- Smartly, Rian Johnson (I’ll just say him because I’m not sure who’s responsible for credits. The editor?) decided not to put the credits over the scene of Hank’s death. Instead, the credits don’t come on until at least 25 minutes into the episode (including commercials). It’s a bold move that works out well. Like “The Departed,” whose credits didn’t start until at least 18 minutes in.
- Rian Johnson also directed the season three episode “Fly.” That was the episode where I thought Walt was on the verge to telling Jesse the truth about Jane. I guess Johnson felt he had some unfinished business.
- There’s a great vertigo shot in this episode.
- Some funny things about the early flashback: The knives are visible in front of Skyler; Skyler tells Walt to pick up a pizza which may or may not end up on the roof at some point. Dipping sticks, Skyler.
- Usually, Hank is as good at shooting his way out of a situation as Walt is at talking his way out of one. In the show’s opening minutes, both men failed at their apparent strengths.
- RIP Hank. Seriously. It’s amazing to see how that character went from a side character who seemed like a dumb jock to one of the show’s smartest and most intelligent character. Keep brewin’ up there, Agent Schrader.
- Also, RIP Gomey. Your comic relief did not go in vain.
- Every time Walt is in a weak position, his glasses are always sitting lower on the bridge of his nose.
- Marie: “Oh you know…this and that.” Sounds like Betsy Brandt is auditioning for the new “Fargo”-based TV show.
- Now that all of the Skyler hatred from the past few years has mostly gone away, I think it’s fair to say that Anna Gunn is amazing at what she does.
- While in the lab, Jesse’s face looked like Gus’ when he had half of his face blown off.
- The image of Walt lying on the ground also reminded me of an image from “Once Upon a Time in the West.”
- After tonight’s episode, I’m convinced that Todd eats people. Among other things.
This is a recap of episode 13 of season 5 of “Breaking Bad.” The episode is “To’hajiilee.”
Walt has spent the past five years (real time, not “Breaking Bad” time) outsmarting everyone he knows. It turns out though that Walt’s ego, the same thing that’s always helped him get out of trouble, could also cloud his judgement. Finally, the joke’s on him.
Only on “Breaking Bad” could a cathartic moment suddenly be turned into one of fear and pain. When Walt finally got handcuffed, it felt like a moment that was long time coming, which is probably why this episode alluded to the pilot so much. Of course all the hurt happens under the direction of Michelle MacLaren, who’s directed some of the show’s most twisted episodes. And hopefully once “Breaking Bad” ends, she’ll become a fine movie director, hopefully funded by Megan Ellison.
I don’t know if Walt has gotten dumber, or if we the audience have gotten to know him so well that we can officially figure out his every move. Or, as Bryan Cranston said on last night’s episode of “Talking Bad,” Walt has gotten less scientific and more emotional. Yet, Walt still doesn’t understand how those emotions work. Sometimes, he doesn’t know when to use these emotions to call off a hit.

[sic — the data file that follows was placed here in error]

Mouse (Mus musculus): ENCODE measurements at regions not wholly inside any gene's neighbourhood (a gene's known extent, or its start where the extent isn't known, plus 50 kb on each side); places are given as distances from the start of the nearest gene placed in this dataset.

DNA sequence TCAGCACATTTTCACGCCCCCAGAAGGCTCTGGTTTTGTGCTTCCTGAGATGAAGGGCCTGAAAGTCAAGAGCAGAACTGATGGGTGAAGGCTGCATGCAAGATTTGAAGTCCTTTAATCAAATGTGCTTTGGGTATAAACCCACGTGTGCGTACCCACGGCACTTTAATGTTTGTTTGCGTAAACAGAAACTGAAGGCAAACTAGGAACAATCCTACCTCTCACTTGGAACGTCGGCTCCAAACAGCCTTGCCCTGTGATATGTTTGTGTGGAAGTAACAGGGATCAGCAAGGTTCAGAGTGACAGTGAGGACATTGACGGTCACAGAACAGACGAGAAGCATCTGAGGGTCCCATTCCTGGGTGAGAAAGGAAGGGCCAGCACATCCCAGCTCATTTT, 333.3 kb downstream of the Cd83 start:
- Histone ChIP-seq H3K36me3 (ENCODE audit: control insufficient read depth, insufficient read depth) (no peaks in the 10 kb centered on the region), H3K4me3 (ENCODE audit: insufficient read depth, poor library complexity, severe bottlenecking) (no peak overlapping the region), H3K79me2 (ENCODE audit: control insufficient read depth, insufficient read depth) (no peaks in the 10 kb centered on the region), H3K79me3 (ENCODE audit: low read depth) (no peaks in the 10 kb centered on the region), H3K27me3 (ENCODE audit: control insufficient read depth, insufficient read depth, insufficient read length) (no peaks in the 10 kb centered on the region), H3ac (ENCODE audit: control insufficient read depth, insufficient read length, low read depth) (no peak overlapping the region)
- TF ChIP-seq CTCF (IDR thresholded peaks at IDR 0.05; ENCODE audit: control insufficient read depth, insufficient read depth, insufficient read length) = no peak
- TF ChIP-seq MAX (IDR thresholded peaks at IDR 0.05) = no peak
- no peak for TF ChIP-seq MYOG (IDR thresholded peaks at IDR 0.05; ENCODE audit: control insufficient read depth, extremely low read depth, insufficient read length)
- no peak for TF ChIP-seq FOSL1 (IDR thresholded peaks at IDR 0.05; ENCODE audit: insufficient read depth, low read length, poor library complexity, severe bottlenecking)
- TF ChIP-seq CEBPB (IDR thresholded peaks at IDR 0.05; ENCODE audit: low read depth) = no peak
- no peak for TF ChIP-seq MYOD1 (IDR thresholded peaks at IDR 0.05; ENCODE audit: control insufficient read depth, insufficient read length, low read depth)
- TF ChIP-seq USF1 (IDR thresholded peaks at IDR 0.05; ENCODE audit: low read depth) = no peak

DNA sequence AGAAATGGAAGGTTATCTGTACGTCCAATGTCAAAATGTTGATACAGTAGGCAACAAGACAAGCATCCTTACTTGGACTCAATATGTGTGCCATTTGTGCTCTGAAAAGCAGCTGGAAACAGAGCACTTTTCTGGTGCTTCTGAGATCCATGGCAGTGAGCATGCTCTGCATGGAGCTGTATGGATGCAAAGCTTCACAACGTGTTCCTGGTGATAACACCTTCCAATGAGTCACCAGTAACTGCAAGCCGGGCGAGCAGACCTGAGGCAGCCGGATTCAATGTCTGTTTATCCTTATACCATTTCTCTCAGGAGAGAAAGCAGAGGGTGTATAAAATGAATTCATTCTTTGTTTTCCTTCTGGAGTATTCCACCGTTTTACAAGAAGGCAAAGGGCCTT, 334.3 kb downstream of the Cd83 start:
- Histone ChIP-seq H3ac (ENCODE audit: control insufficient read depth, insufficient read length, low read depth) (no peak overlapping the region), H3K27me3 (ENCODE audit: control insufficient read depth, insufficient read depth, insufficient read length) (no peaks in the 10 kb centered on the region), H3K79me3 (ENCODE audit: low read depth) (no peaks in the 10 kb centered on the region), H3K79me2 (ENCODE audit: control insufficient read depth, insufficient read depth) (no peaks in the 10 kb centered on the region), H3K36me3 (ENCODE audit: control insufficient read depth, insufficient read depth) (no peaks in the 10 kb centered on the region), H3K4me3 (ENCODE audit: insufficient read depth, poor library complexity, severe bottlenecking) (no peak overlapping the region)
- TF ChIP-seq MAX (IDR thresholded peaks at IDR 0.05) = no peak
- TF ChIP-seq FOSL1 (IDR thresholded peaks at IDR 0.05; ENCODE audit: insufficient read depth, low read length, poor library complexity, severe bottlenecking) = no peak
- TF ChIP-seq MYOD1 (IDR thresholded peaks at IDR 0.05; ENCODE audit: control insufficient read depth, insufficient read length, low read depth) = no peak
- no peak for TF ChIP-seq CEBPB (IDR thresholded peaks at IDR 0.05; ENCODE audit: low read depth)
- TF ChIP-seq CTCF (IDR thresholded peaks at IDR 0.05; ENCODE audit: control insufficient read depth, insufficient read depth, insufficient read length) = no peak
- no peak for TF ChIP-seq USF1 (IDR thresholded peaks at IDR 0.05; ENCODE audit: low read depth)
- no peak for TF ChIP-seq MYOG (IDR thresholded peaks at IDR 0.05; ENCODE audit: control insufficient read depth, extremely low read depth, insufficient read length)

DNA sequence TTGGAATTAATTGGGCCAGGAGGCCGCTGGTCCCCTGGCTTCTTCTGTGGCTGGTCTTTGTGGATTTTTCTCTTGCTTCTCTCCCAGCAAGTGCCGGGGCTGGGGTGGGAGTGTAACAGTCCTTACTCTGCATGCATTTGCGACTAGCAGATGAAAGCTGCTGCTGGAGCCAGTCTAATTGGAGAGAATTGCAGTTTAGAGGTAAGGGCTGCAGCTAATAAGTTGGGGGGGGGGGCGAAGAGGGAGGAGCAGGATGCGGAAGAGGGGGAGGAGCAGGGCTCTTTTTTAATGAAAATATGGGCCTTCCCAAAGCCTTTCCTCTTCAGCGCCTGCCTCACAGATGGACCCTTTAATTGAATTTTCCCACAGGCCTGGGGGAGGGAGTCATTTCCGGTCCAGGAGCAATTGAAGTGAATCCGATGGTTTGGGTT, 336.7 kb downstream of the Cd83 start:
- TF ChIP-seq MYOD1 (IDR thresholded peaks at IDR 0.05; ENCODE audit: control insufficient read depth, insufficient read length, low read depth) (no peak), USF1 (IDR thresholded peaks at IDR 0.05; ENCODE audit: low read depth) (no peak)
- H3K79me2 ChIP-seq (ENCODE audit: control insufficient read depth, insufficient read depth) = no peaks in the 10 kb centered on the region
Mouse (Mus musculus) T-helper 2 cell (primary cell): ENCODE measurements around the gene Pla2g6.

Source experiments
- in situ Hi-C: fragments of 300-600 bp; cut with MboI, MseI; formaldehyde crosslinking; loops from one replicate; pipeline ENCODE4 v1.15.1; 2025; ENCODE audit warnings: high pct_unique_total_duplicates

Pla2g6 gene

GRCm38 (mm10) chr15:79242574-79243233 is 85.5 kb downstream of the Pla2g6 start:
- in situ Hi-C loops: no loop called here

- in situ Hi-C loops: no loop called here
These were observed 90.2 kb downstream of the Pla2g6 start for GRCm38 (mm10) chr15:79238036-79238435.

Speaking of emotions and lack thereof: Todd. Todd is secretly the most evil bastard on the show, and even he doesn’t know it. He is what somebody smarter than myself would call a sociopath. But maybe he can experience love, as it looks like the man who once chased after Tyra in the “Friday Night Lights” universe wants some of that sweet blue jacket action from Lydia. I don’t think he’s going to get it though, even if they can improve the meth formula. Todd and his gang claimed to have “burned” the batch thus not giving it its distinct blue tint. Apparently, the people who buy up the product abroad find this to be a big selling point, like a marketing tool. Its funny because in the real world outside of “Breaking Bad,” blue meth has become an important marketing tool for the show. People go out and buy bags and bags of “blue meth candy” that probably tastes awful.
But back to the episode. Lydia still annoys me more than any other character on the show who has ever annoyed me, but I feel like we are going to see something come out of her completely unexpected during the last few episodes. Perhaps she’ll have to put out a hit on Todd and his neo-Nazi family and she’ll do the dirty work herself. She seems like somebody who’d be careful, methodical, and remorseless at a job like this. So, maybe she and Todd would make a good couple.
The episode brings us to Todd and his camp leading up to the moment from last week when Walt called Todd about a little job he had, which was a nice little wrap around. Then it was back to the dream team of Jesse, Hank, and Gomie. Gomie might be by-the-book, but he takes his work seriously and isn’t afraid to show when he’s pissed. I’m pretty sure I heard him call Jesse “Timmy Dipshit” for his move at the end of the last episode. This was a slower episode than usual, but by the end, it all made sense that were watching Jesse pull off a long con. Finally, Jesse was the one pulling the strings.